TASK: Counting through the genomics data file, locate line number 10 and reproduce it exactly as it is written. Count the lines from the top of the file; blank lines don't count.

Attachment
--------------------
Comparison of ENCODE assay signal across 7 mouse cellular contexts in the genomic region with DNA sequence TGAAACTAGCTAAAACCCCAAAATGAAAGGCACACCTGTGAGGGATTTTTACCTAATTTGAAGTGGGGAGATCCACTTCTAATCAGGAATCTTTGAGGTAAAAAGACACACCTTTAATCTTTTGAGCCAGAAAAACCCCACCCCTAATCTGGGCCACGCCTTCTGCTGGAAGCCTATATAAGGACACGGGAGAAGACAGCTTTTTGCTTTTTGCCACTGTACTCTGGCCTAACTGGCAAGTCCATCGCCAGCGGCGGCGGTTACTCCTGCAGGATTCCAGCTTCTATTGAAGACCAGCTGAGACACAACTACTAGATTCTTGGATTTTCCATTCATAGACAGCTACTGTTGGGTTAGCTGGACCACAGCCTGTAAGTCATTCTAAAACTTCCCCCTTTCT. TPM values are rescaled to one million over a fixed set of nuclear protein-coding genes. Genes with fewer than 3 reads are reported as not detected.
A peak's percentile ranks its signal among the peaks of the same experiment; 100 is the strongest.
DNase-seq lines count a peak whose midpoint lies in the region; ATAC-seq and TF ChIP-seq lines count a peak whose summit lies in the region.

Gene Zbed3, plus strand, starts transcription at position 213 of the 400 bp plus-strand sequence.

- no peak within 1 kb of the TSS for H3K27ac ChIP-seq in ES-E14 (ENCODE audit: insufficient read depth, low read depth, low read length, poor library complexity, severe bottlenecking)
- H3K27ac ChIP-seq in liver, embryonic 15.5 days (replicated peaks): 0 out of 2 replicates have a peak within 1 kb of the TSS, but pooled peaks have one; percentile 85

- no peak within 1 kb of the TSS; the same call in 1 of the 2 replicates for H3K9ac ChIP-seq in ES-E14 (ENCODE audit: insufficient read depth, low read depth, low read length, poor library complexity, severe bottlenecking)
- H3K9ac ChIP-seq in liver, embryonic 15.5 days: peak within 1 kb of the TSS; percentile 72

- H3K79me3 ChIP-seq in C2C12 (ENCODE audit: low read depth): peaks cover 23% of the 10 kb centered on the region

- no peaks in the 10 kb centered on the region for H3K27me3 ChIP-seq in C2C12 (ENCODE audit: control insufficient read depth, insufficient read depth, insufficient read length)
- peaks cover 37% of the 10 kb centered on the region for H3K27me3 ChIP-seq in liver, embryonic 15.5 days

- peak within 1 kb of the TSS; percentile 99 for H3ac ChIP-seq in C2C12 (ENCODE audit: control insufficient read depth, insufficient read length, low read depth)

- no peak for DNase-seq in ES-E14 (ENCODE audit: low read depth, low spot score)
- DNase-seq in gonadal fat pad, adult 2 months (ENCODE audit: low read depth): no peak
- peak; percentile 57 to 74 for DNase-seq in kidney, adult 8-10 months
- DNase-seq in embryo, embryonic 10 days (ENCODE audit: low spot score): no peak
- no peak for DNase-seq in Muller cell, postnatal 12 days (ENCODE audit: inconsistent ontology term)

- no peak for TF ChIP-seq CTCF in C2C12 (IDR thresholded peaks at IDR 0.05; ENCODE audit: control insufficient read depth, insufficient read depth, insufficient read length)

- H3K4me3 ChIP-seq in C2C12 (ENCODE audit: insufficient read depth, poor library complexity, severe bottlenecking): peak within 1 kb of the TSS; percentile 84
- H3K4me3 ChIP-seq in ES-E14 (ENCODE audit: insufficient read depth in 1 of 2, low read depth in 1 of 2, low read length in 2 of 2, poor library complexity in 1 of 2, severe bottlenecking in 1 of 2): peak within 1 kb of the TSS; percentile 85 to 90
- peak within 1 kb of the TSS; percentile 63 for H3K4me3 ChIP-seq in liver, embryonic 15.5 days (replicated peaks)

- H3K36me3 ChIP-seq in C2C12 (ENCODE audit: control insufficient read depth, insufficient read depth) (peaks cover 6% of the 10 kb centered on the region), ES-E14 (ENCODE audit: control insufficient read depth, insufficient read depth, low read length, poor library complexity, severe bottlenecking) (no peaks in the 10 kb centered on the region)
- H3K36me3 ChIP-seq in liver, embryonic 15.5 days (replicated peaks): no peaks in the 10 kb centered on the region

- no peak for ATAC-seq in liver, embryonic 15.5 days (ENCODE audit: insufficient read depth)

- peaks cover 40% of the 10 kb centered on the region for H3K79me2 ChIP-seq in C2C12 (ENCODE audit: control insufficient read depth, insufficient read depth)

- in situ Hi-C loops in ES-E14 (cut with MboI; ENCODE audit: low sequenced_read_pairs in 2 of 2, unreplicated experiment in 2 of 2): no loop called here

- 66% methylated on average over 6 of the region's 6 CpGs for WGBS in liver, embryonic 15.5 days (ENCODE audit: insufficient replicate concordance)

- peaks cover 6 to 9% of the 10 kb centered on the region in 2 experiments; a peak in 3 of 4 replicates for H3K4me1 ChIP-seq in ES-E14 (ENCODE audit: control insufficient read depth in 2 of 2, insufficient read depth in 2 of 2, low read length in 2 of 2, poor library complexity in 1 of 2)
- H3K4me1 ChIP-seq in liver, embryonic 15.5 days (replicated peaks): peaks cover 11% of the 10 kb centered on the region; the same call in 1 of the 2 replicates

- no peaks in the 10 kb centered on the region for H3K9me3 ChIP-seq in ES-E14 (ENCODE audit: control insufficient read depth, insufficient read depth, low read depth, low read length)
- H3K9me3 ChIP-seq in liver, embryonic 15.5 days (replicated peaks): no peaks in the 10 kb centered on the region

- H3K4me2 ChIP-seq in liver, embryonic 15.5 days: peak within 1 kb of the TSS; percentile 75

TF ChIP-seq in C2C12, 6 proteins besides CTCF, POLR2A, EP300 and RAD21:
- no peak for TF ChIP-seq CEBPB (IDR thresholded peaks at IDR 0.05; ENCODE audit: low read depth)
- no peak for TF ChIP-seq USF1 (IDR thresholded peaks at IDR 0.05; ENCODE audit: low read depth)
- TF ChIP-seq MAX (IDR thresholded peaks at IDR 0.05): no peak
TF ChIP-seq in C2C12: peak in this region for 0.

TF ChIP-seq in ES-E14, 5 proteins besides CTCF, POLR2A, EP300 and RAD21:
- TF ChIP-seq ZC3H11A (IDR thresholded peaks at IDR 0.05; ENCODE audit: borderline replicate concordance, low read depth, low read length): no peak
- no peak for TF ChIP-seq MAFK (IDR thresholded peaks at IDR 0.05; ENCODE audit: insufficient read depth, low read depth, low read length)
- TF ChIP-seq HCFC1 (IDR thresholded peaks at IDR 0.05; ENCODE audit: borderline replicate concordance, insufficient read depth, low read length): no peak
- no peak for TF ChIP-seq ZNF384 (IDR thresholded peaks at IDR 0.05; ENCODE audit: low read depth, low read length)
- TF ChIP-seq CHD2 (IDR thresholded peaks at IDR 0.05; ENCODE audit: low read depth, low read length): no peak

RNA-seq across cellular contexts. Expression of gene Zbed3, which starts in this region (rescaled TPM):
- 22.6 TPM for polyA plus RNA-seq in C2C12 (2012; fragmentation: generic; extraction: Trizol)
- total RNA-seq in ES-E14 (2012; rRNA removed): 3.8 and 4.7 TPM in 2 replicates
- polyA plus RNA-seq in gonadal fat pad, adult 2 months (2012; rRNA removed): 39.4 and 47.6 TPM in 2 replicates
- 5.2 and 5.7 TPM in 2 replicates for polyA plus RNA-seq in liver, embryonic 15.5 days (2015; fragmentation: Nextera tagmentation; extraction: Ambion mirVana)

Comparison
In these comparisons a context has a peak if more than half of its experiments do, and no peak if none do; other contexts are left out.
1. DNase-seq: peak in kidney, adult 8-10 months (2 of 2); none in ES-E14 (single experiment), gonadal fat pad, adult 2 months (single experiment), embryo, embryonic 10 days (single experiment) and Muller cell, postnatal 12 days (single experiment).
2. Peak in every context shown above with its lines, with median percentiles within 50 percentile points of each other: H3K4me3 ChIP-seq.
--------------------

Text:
- no peaks in the 10 kb centered on the region for H3K27me3 ChIP-seq in C2C12 (ENCODE audit: control insufficient read depth, insufficient read depth, insufficient read length)